Civilization is about cities, while much of history and archeology records the horrible things that befall great cities. Floods and tidal waves can inundate them. Earthquakes can shake them flat, and they can be buried under volcanic debris. The streets of cities can be stalked by plague or famine, savaged by barbarians, shelled into gravel by artillery or be burned flat by accident or Mars run amok.
Yet all these things are survivable and cities are resilient creations. The Middle East is dotted with tels – high mounds that mark where cities were built upon the ruins of cities, year after year. When Heinrich Schliemann dug up Troy, looking for evidence of the city of Priam, he found dozens of layers implying that Troy survived repeated traumas. Rome’s fabled seven hills are hard to notice now, as the low points between them have been filled up by the debris of long centuries.
In short, a city can survive as long as the land around it is habitable and can generate a reason — usually economic — for people to come to it. City sites have been abandoned because the arable land around them was depleted – often through overgrazing, deforestation, or the water table changed (radical climate change has always been with mankind – its one reason why we evolved as we did). Other reasons for the abandonment of city-sites reflect a change in trade – which is why the “Silk Road” between China and the West is dotted with ruins. Alternatively, a city built purely for religious or administrative reasons – such as Machu Picchu – might be abandoned when the culture that created them is disrupted.
Otherwise, the constant resilience or resurrection of cities on flood plains or natural invasion routes is a reflection of their most fundamental characteristic. Cities represent a concentration of talent and ability, of human capital as the contemporary term has it. When the flood recedes, or the barbarians ride off, the survivors start working to piece things back together again. Skilled specialists return to their former activities while gifted communicators start trading and politicking once more, they generate capital and rebuild. Then the city once again creates and attracts wealth, knowledge and power.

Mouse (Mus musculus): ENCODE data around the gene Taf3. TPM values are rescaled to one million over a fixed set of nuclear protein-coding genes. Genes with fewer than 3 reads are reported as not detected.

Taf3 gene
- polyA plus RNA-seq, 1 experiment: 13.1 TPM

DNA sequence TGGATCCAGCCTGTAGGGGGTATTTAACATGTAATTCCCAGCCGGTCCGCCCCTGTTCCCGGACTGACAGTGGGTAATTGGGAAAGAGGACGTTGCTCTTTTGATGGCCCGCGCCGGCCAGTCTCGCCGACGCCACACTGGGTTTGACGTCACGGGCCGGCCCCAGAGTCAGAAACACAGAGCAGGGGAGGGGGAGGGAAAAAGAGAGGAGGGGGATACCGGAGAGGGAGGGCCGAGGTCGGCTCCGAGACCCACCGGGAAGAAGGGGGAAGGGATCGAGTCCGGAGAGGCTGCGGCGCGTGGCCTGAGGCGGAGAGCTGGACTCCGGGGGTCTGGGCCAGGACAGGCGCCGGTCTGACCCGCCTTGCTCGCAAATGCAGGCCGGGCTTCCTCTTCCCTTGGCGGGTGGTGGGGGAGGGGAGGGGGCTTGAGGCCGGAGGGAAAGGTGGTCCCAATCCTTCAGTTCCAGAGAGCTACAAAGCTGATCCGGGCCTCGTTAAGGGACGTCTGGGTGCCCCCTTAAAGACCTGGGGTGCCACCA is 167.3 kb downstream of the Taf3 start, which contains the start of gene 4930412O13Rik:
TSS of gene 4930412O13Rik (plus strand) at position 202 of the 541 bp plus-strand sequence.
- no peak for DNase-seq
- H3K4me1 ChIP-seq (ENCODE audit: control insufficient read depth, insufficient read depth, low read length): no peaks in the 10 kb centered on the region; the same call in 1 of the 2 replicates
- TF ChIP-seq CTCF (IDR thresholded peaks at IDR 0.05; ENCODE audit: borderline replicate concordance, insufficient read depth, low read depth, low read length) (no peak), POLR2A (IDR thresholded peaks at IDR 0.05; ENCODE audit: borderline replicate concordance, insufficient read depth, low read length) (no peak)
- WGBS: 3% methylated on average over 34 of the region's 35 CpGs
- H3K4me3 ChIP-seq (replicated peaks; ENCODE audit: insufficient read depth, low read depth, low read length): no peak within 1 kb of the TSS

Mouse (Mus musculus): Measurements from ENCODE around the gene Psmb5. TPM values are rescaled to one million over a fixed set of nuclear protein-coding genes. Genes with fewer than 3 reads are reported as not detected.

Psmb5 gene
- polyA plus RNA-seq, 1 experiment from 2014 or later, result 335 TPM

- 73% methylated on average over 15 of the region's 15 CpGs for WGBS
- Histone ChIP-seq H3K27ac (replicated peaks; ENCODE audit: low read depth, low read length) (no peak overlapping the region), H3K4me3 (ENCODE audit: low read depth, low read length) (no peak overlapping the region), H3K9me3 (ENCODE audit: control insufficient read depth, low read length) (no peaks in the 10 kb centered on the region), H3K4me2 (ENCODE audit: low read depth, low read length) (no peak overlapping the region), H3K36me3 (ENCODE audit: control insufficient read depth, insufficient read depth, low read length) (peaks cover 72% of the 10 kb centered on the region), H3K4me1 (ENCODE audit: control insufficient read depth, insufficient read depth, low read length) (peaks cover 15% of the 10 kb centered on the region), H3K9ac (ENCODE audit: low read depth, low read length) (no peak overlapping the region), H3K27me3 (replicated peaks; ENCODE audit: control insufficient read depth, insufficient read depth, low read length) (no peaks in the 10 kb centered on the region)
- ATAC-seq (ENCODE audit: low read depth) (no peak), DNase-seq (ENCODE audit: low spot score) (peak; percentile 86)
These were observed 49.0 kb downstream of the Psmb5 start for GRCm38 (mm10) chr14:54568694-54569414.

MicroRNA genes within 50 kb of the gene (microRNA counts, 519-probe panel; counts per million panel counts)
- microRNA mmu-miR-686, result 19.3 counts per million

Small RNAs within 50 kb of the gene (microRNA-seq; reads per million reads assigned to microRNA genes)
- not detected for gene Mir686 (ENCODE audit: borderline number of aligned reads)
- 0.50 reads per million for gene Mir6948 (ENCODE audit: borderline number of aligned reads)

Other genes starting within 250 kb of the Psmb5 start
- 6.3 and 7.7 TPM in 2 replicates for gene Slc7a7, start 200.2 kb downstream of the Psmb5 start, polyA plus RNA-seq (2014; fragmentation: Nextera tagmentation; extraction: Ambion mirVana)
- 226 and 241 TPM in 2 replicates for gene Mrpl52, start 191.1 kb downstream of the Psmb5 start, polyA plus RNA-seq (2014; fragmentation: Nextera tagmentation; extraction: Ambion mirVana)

In the 20th Century, we have had ample evidence of the ability of cities to regenerate. Some observers in May of 1945 noted that there was not a building with a roof to it in the vast expanse between Moscow and Berlin – the exaggeration is only a slight one. Warsaw was ground to powder on the orders of a vindictive Hitler while Tokyo had been twice visited by catastrophic fires – one generated in the aftermath of a horrible earthquake and one by 300 US B-29 bombers dropping incendiary bombs in the most lethal air raid in human history. Yet Berlin has been completely rebuilt – as have Warsaw, Tokyo, Rotterdam, Hiroshima, Nagasaki, Stalingrad (albeit with a new name), and San Francisco – pummeled by a major earthquake — and a host of other centres.
There are two lessons to draw from this. The first is the confirmation that cities can be rebuilt because of their concentration of human talent and skill. The second one, which seems lost on so many people, is that cities sometimes have to be rebuilt. In short natural or human disasters are never far away.
The urban and semi-urban landscape that now sprawls across much of North America, and which seems to be raising its scabby head in Europe, is a phenomenon never before encountered in the 10,000-year history of civic life. The automobile, now nearing the centennial of its appearance as a mass-produced means of transport for individuals, has re-defined the shape of our cities and our civilization.